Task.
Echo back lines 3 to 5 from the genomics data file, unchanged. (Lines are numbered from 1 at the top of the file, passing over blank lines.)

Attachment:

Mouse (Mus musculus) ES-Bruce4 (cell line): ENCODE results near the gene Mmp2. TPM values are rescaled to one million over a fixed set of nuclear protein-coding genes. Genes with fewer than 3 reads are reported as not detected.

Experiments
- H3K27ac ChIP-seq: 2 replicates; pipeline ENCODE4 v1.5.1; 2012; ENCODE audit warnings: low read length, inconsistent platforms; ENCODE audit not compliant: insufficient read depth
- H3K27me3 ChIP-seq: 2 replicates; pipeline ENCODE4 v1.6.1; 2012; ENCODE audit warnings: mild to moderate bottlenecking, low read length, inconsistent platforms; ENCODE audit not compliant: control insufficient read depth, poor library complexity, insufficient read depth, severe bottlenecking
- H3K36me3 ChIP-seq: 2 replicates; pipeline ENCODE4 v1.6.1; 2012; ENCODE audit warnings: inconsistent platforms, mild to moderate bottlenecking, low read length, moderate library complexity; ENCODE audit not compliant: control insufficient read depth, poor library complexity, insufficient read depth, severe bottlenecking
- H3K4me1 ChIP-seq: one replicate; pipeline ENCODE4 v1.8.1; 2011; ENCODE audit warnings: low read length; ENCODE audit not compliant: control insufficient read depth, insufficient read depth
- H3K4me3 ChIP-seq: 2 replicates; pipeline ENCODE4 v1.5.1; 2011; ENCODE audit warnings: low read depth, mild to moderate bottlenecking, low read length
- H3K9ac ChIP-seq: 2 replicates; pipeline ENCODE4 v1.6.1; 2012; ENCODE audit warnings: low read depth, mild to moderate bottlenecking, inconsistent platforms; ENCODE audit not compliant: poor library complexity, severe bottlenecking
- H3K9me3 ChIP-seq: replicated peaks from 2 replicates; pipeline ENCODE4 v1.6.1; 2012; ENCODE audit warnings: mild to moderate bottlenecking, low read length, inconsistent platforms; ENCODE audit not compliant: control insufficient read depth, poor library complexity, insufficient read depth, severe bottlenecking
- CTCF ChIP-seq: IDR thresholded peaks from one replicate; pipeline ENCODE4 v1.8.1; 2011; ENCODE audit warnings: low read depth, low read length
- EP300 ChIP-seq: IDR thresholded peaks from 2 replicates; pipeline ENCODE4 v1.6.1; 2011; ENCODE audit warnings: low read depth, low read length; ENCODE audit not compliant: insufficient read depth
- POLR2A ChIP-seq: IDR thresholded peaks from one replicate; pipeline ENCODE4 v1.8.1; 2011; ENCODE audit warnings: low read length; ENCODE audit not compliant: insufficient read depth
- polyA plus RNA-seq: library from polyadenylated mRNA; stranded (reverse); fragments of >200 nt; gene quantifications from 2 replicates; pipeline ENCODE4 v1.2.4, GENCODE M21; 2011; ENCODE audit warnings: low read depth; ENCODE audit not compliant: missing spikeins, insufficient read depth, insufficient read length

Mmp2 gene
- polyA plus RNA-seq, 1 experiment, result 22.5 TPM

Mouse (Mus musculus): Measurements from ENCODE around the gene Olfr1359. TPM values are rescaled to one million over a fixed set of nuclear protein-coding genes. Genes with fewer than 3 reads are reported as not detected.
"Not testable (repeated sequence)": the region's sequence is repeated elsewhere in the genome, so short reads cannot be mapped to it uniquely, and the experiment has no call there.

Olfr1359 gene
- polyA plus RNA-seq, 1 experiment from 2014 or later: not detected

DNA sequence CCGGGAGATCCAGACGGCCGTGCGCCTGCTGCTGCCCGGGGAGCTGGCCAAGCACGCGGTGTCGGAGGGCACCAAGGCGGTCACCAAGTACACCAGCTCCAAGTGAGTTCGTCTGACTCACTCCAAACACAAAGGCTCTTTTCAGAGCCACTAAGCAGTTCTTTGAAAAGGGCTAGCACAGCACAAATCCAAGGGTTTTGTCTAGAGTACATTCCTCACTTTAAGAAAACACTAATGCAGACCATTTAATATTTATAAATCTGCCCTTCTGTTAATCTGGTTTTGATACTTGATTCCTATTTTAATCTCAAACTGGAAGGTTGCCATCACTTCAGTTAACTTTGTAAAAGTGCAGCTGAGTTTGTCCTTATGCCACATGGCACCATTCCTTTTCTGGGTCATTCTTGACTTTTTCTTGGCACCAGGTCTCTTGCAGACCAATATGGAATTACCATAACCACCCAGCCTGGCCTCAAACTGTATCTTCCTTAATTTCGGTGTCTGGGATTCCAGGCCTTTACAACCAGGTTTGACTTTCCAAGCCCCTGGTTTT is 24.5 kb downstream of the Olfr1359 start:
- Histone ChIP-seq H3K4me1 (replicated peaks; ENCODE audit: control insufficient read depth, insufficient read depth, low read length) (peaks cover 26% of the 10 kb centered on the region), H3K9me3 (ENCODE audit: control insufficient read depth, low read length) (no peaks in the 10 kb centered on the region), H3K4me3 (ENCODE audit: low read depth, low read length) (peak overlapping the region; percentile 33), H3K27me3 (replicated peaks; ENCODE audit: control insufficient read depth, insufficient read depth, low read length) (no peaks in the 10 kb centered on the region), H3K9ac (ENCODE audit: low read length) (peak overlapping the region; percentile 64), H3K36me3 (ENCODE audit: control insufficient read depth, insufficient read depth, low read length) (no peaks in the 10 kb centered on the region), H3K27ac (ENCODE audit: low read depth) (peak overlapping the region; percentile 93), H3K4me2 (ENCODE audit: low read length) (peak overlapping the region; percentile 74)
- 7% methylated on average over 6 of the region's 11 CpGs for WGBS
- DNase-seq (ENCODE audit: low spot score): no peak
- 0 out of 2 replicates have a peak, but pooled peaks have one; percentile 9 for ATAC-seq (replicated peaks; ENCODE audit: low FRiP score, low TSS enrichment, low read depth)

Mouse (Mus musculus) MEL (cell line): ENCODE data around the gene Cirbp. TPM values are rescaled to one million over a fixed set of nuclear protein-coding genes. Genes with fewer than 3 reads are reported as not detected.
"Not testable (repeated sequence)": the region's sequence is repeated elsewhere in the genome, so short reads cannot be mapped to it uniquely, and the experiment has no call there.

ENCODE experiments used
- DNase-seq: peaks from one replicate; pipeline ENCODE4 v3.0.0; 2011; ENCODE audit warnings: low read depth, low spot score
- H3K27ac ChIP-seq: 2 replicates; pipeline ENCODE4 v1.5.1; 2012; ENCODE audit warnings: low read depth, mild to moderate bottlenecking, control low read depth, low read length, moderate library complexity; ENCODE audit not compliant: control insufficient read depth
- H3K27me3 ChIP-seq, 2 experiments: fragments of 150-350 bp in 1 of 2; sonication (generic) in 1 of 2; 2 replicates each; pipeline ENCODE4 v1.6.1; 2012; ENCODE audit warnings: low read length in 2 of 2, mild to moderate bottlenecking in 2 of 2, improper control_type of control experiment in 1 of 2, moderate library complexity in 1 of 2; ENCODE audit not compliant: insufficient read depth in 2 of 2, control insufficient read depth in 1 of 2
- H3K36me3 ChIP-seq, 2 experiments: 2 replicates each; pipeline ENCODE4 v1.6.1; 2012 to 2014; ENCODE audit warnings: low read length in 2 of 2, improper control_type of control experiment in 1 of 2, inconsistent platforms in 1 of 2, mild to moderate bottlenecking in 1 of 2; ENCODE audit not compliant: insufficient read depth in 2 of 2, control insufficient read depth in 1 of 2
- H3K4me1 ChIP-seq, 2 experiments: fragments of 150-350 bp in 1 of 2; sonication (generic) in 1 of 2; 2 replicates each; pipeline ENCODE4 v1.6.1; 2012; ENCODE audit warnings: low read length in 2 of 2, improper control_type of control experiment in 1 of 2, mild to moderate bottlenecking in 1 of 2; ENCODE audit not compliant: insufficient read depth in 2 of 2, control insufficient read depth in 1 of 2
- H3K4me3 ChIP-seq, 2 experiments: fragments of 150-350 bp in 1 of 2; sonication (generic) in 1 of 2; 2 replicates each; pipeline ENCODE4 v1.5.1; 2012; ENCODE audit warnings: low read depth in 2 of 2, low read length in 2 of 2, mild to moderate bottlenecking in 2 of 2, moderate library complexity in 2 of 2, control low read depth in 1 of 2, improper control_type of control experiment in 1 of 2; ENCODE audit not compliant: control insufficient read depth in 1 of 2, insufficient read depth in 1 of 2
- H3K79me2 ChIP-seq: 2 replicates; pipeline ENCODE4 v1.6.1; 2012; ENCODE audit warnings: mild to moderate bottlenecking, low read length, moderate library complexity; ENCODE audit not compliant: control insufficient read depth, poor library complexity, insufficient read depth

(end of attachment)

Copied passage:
- H3K27ac ChIP-seq: 2 replicates; pipeline ENCODE4 v1.5.1; 2012; ENCODE audit warnings: low read length, inconsistent platforms; ENCODE audit not compliant: insufficient read depth
- H3K27me3 ChIP-seq: 2 replicates; pipeline ENCODE4 v1.6.1; 2012; ENCODE audit warnings: mild to moderate bottlenecking, low read length, inconsistent platforms; ENCODE audit not compliant: control insufficient read depth, poor library complexity, insufficient read depth, severe bottlenecking
- H3K36me3 ChIP-seq: 2 replicates; pipeline ENCODE4 v1.6.1; 2012; ENCODE audit warnings: inconsistent platforms, mild to moderate bottlenecking, low read length, moderate library complexity; ENCODE audit not compliant: control insufficient read depth, poor library complexity, insufficient read depth, severe bottlenecking